Common Allergy Locations

English Bulldogs experience skin allergies on their paws, legs, face, ears, sides, stomach and hind end. If your English Bulldog chews, bites, or scratches excessively at any of these areas, he is most likely reacting to an allergy. Additional allergy symptoms include hair loss, flaky skin and dandruff.

The ears and eyes are two common locations for allergic inflammations to occur. Check for red, irritated, teary eyes and ears that are reddened and itchy. The ears must be carefully monitored to prevent painful infections that can damage hearing if left untreated.

Treatment Options 

Sulfate-free, organic, hypoallergenic shampoo can help calm your dog’s irritated skin; additional ingredients like aloe vera and hydrocortisone are anti-inflammatories that also aid in reducing itchiness and inflamed skin. For hot spots and lesions, an organic spray or antihistamines and topical creams can help.

Food intolerances and allergies are difficult to diagnose. Speak to a veterinarian, allergist or board-certified veterinary nutritionist to see if a food allergy is the basis for your English Bulldog’s skin allergies and irritations.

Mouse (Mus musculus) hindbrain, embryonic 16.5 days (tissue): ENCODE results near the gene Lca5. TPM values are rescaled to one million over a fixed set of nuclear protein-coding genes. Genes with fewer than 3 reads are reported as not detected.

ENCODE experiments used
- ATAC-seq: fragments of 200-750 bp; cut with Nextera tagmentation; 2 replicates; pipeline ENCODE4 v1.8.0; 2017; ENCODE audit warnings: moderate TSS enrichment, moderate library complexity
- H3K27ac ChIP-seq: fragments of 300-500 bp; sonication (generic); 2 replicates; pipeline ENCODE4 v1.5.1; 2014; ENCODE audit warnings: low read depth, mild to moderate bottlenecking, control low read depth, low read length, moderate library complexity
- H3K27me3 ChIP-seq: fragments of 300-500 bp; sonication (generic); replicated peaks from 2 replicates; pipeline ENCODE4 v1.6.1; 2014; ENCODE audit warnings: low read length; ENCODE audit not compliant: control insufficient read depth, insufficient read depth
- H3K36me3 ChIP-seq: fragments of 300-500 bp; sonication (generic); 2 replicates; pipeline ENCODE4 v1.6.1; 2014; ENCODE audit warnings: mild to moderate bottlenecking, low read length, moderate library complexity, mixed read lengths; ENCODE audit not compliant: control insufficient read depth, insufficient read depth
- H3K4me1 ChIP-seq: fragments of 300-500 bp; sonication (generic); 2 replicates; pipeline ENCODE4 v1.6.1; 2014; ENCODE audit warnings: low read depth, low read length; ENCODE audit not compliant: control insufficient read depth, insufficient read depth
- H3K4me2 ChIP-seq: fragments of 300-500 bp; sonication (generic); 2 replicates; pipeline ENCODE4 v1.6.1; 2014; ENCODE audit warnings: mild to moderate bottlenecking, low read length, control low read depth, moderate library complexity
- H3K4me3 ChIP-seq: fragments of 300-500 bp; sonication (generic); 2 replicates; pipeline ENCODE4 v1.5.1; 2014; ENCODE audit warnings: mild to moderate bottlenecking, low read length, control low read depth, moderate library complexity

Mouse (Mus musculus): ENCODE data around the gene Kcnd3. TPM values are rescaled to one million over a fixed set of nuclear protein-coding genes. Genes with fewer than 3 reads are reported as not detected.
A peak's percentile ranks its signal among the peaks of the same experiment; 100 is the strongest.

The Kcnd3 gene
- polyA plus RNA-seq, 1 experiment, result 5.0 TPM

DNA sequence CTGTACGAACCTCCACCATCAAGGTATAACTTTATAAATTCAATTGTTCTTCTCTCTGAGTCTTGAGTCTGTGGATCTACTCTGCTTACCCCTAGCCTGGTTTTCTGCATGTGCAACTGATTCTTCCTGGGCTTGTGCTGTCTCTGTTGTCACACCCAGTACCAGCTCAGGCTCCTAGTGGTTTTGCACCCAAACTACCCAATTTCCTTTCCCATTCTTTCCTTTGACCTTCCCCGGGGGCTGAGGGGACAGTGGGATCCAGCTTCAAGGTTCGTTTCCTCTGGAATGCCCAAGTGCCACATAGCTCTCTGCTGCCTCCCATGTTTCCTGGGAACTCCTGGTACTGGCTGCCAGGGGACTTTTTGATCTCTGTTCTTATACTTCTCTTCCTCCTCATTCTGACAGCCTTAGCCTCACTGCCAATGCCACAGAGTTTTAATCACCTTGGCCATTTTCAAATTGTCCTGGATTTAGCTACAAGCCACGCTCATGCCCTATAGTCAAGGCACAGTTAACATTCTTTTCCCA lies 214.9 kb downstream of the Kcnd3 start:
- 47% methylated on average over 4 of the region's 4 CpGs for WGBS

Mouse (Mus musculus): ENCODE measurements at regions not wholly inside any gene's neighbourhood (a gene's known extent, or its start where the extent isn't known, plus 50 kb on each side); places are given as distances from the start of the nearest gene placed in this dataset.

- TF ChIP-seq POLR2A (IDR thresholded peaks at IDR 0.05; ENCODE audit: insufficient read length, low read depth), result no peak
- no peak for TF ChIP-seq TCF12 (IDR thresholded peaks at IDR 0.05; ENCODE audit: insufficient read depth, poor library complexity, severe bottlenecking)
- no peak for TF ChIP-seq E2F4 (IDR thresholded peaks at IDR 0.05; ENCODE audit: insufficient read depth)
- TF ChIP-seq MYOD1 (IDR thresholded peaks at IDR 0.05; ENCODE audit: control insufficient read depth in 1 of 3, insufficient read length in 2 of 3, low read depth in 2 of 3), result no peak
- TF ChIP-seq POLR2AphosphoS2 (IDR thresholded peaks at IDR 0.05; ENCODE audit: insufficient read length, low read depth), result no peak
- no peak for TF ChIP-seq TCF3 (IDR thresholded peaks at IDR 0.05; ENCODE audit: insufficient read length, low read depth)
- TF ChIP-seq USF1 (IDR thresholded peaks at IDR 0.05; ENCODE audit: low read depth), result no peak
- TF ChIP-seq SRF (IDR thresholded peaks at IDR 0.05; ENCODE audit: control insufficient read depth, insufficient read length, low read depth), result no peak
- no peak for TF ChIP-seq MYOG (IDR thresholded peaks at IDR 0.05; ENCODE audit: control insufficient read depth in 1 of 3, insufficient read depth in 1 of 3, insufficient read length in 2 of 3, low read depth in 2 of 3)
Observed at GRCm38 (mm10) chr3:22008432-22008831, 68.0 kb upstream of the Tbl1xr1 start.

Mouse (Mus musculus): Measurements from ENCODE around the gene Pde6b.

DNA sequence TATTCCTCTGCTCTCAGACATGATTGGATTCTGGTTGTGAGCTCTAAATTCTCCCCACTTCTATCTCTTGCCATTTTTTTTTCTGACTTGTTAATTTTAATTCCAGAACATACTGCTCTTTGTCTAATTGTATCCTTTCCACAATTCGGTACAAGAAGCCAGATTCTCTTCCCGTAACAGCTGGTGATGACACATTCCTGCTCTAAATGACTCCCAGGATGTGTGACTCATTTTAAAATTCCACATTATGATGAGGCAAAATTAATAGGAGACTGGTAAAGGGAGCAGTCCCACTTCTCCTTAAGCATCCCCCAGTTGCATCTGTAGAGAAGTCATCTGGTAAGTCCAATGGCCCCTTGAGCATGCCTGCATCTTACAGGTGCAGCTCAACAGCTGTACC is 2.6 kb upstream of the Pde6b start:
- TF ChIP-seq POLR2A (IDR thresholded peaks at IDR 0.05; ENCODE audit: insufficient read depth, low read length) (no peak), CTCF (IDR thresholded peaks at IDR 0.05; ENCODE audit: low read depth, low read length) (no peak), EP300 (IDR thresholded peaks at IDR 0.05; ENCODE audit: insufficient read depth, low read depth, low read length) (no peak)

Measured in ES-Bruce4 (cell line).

Through an elimination diet, your vet can help you determine which animal proteins are the source of the allergy. Fresh food diets and single-ingredient diets are some of the best ways to diagnose food allergies. To try an elimination diet with your English Bulldog, follow these steps:

  1. Feed your English Bulldog a new, single-ingredient food for eight weeks. A single-ingredient diet will provide the best results.
  2. The elimination diet food should contain only single sources of animal protein, carbohydrate calories and vegetable protein. (Example: fish and potato or rabbit and peas.)
  3. For eight weeks, do not feed your English Bulldog any treats, flavored medications, table food or supplements. These ingredients can impact the elimination diet assessment.